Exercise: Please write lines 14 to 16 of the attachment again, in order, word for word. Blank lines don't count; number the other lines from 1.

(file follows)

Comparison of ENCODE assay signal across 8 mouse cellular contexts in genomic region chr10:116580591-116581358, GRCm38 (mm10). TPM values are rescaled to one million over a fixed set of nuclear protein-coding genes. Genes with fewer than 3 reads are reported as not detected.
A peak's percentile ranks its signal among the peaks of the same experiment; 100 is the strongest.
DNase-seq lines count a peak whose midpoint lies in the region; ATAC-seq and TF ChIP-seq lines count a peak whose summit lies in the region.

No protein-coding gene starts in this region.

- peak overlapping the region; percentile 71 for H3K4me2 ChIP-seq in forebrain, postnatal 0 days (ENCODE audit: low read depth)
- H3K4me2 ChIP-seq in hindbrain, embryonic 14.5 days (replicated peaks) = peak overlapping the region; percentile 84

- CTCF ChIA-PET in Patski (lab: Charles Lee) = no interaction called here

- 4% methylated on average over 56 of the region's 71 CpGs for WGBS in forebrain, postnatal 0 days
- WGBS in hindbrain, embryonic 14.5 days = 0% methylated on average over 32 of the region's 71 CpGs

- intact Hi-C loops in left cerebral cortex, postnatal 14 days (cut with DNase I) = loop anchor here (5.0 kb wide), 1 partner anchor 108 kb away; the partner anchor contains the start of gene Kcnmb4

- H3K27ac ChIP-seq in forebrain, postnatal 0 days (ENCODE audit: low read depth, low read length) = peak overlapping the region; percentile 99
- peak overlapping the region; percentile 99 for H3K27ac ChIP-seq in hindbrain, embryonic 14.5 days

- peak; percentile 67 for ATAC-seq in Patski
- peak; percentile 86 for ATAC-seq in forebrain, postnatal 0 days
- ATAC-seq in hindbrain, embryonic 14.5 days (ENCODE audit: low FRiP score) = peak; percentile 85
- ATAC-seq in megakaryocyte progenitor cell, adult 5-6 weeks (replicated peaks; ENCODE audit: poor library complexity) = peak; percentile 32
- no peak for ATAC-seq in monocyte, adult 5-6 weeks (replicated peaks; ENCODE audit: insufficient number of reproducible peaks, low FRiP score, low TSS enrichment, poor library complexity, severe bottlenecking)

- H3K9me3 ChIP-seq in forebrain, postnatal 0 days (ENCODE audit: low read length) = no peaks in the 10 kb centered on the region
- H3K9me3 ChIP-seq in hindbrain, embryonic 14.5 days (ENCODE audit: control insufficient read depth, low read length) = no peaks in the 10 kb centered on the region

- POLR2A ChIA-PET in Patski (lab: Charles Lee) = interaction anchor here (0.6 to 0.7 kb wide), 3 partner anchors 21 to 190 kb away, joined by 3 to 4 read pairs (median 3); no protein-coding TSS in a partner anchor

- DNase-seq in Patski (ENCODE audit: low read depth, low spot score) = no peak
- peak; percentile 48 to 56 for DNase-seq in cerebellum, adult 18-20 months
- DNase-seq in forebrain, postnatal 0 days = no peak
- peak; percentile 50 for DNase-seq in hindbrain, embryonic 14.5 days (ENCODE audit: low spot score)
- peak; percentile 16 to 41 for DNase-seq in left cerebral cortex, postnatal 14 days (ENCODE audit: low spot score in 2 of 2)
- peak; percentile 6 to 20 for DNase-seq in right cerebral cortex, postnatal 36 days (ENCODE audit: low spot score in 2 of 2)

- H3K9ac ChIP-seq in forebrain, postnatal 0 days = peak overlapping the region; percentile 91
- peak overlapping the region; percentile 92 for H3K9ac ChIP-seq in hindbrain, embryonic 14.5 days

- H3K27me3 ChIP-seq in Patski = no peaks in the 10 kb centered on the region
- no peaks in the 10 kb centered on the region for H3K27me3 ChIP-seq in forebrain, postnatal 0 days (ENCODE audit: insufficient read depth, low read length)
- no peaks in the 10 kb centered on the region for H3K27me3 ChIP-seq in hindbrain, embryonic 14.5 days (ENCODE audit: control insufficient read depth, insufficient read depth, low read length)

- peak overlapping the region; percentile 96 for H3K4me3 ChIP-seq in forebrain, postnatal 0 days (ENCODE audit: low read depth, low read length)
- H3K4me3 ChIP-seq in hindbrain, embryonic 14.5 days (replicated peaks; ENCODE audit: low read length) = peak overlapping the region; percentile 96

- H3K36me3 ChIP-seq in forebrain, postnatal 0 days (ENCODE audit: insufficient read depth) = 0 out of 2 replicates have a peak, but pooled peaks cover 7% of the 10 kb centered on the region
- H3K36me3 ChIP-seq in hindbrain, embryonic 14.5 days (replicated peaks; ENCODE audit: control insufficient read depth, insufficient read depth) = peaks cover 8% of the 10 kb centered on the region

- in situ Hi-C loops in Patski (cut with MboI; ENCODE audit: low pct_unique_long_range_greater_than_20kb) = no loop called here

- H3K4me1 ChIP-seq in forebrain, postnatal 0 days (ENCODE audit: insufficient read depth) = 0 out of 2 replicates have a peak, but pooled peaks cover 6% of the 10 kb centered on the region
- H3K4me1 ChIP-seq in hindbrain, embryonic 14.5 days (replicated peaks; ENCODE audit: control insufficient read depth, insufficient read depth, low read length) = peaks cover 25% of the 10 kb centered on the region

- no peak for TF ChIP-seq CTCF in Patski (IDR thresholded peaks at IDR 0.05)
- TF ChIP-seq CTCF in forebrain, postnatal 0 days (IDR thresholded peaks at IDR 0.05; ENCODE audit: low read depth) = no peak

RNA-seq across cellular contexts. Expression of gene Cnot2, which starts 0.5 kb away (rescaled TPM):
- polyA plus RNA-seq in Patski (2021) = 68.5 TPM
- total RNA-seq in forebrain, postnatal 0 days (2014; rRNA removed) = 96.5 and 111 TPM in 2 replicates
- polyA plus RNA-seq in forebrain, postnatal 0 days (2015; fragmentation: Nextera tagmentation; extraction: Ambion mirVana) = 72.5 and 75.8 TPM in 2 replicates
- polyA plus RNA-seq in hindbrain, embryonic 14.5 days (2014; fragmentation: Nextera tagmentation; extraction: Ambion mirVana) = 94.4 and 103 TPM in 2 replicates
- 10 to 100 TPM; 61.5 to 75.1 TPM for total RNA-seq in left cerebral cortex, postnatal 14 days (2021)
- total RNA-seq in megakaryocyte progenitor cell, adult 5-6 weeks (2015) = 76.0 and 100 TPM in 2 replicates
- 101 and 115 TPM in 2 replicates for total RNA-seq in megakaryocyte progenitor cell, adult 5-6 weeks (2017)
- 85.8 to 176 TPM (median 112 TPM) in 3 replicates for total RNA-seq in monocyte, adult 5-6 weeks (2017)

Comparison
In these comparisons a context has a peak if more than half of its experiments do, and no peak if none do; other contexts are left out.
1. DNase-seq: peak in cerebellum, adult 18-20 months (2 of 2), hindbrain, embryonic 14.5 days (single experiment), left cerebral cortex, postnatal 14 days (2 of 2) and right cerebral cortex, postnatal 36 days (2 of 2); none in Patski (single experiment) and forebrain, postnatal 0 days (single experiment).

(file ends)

- peak; percentile 86 for ATAC-seq in forebrain, postnatal 0 days
- ATAC-seq in hindbrain, embryonic 14.5 days (ENCODE audit: low FRiP score) = peak; percentile 85
- ATAC-seq in megakaryocyte progenitor cell, adult 5-6 weeks (replicated peaks; ENCODE audit: poor library complexity) = peak; percentile 32